by Lidia Rodriguez-Hupp, Chief Customer Officer
October 2, 2023

Our favorite safety net drug program continues to be immersed in politics, used as a punching bag by drug-industry defenders, with more discussions in Congress about adding onerous new requirements for 340B entities, usually as part of larger healthcare legislation.

To the surprise of many, Congress managed at the last second to avoid the 15th government shutdown since 1980 — for now, at least, thanks to a 45-day extension. We verified with HRSA that the normal Oct. 1-15 OPAIS registration window for 340B sites would have remained in effect and available even if federal funding had been cut off.

The politics of 340B

In September, the House Energy and Commerce Committee held some contentious hearings on a bill from Rep. Cathy McMorris Rodgers (R-Wash.), the committee chair, addressing drug shortages. Her bill would exempt certain injectable generic drugs from 340B discounts, which has proved controversial and exposed partisan splits. The full House was also expected to vote on the Lower Costs, More Transparency Act, which would require covered entities to report the difference between their acquisition costs and reimbursements from Medicaid managed care plans.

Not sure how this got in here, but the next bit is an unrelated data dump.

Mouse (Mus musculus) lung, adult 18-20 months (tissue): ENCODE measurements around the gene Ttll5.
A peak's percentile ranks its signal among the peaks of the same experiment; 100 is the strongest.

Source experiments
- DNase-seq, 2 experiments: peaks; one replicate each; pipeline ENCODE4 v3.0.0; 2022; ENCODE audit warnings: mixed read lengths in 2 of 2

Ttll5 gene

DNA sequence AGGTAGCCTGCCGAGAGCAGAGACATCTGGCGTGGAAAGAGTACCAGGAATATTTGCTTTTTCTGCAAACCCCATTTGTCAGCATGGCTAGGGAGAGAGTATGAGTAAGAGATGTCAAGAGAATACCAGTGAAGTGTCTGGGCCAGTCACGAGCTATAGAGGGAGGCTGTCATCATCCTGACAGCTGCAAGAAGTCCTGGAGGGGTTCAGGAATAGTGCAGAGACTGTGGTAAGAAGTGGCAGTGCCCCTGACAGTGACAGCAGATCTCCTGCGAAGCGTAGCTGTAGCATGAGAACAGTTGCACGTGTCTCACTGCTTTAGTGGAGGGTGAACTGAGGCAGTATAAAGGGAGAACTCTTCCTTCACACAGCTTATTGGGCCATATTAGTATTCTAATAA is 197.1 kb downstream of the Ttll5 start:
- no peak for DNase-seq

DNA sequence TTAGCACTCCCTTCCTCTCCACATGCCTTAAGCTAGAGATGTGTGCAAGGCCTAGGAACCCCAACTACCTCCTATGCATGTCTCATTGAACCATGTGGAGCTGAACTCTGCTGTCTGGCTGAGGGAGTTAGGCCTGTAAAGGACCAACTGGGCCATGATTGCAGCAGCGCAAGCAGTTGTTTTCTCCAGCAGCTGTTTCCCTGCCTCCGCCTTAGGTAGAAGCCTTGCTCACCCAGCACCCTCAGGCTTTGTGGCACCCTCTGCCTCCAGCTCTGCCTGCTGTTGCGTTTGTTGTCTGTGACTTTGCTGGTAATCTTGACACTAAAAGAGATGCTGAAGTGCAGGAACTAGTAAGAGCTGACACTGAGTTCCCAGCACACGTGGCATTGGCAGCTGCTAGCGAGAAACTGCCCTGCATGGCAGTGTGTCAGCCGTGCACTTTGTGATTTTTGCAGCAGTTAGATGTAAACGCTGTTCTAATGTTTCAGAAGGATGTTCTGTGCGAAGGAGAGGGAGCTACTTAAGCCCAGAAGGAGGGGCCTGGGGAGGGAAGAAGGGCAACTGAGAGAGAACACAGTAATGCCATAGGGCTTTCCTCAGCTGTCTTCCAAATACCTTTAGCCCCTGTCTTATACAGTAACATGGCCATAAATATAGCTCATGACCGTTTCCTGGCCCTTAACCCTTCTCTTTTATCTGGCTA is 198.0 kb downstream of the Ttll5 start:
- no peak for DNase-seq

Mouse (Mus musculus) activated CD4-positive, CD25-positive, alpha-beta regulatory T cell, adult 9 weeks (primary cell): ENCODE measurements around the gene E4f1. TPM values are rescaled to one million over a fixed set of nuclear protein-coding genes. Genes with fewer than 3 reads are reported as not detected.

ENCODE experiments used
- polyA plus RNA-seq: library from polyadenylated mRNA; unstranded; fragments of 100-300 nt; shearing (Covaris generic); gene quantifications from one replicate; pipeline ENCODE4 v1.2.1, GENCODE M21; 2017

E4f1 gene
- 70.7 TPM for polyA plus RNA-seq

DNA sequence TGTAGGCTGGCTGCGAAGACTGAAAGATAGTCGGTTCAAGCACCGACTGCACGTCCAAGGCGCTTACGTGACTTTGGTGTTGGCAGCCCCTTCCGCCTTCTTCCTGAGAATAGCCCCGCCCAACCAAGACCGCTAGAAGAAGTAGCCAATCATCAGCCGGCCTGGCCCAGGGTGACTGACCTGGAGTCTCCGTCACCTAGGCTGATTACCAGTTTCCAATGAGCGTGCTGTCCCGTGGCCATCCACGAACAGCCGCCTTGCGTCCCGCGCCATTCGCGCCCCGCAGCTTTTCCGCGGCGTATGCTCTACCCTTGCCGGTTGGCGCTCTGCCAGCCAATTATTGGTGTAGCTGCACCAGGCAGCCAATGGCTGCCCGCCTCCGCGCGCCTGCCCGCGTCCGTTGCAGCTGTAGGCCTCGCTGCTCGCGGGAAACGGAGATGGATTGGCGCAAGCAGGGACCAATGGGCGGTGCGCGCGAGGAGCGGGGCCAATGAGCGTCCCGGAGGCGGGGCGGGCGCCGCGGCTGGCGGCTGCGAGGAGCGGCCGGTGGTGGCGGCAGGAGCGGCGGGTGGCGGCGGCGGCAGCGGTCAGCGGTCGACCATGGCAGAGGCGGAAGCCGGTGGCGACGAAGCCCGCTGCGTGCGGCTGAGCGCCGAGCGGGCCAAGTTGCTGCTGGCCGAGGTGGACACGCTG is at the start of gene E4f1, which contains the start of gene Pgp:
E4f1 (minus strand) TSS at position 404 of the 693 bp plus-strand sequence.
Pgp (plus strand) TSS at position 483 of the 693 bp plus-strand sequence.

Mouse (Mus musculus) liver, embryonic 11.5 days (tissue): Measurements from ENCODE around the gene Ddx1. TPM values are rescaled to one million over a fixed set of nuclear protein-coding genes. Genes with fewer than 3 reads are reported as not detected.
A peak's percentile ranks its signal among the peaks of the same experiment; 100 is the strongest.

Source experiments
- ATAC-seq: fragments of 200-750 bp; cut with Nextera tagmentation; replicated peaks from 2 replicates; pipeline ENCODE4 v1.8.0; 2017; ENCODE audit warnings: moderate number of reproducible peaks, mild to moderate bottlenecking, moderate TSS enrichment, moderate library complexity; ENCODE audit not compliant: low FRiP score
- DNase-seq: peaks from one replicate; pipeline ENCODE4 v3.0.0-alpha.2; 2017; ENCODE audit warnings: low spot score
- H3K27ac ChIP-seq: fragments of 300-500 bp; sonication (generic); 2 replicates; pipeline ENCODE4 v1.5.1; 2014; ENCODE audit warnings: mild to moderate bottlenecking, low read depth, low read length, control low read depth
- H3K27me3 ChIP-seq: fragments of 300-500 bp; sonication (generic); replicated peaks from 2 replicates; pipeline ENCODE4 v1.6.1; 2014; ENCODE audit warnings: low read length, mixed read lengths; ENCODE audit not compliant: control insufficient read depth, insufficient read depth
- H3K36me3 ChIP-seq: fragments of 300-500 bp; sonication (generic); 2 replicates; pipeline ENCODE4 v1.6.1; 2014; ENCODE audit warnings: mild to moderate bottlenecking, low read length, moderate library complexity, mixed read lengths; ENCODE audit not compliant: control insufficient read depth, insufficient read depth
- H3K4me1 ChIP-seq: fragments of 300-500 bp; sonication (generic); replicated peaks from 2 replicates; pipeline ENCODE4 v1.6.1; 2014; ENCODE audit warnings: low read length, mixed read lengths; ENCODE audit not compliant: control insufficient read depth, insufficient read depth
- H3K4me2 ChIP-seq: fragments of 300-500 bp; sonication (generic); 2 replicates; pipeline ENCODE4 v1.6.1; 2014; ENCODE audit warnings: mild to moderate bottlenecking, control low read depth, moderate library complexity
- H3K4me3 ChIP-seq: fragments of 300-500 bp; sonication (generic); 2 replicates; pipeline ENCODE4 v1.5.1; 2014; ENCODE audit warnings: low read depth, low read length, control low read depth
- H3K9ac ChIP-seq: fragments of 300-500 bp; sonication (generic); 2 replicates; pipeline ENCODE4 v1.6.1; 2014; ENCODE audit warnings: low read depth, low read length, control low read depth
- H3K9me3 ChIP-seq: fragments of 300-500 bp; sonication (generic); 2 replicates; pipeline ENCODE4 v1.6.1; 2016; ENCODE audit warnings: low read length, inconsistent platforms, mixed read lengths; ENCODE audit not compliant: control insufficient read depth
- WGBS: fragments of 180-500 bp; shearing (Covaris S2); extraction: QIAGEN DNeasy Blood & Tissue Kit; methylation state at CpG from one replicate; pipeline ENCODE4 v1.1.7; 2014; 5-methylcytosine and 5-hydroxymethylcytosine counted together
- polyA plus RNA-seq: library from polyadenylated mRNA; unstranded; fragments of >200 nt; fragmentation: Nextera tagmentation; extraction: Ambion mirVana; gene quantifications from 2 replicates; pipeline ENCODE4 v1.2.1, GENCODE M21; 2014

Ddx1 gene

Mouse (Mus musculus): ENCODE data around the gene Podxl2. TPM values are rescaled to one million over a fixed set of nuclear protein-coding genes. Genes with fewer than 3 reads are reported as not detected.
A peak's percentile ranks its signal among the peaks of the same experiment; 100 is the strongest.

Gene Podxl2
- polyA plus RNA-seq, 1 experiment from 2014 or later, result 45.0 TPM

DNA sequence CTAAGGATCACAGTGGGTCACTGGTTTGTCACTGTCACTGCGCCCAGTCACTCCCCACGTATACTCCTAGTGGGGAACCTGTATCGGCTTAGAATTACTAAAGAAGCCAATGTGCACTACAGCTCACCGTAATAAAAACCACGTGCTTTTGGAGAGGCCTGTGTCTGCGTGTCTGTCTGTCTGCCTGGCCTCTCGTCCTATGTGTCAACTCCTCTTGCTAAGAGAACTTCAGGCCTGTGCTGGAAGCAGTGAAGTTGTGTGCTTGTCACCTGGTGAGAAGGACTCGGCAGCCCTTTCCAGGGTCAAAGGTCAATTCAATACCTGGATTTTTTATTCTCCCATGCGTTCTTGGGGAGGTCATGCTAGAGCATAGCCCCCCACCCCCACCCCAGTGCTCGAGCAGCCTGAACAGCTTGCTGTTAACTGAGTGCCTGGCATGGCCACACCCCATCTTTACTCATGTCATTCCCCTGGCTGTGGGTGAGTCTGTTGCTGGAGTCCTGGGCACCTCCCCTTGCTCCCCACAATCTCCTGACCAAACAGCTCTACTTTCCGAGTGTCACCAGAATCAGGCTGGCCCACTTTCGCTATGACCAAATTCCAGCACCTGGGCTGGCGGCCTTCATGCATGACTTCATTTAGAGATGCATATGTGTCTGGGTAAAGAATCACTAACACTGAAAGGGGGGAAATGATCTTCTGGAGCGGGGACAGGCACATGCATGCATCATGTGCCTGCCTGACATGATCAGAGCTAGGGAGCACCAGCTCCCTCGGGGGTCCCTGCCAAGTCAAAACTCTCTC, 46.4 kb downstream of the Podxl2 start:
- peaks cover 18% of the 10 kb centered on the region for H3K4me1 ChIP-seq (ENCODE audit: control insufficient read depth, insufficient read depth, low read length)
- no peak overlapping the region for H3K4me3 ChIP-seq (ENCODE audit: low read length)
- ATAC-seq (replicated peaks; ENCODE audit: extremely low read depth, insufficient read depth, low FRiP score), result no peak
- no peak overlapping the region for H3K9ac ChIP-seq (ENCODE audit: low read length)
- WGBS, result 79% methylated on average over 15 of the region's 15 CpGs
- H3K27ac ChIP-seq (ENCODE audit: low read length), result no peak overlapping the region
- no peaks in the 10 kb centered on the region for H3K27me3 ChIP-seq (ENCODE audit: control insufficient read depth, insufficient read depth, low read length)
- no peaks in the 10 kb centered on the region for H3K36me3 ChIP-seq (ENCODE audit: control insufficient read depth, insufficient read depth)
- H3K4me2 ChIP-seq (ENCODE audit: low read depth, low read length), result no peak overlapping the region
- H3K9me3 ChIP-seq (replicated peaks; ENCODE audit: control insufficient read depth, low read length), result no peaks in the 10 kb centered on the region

However, the extended debt ceiling standoff ground most other sausage-making business to a halt.

In the Senate, the Health, Education, Labor and Pensions (HELP) Committee rejected an amendment to a larger healthcare bill that would have required private, nonprofit 340B hospitals to submit annual verification to HHS of their contracts with state and local governments to serve indigent patients. The amendment, sponsored by Sen. Ted Budd (R-N.C.), would have duplicated a requirement from HRSA affecting nongovernmental hospitals during both 340B registration and compliance audits. It went down by a 5-14 vote.

Meanwhile, HELP Committee ranking member Sen. Bill Cassidy (R-La.), a 340B foe, announced the launch of an investigation into two health systems that came under scrutiny for how they used their program benefits.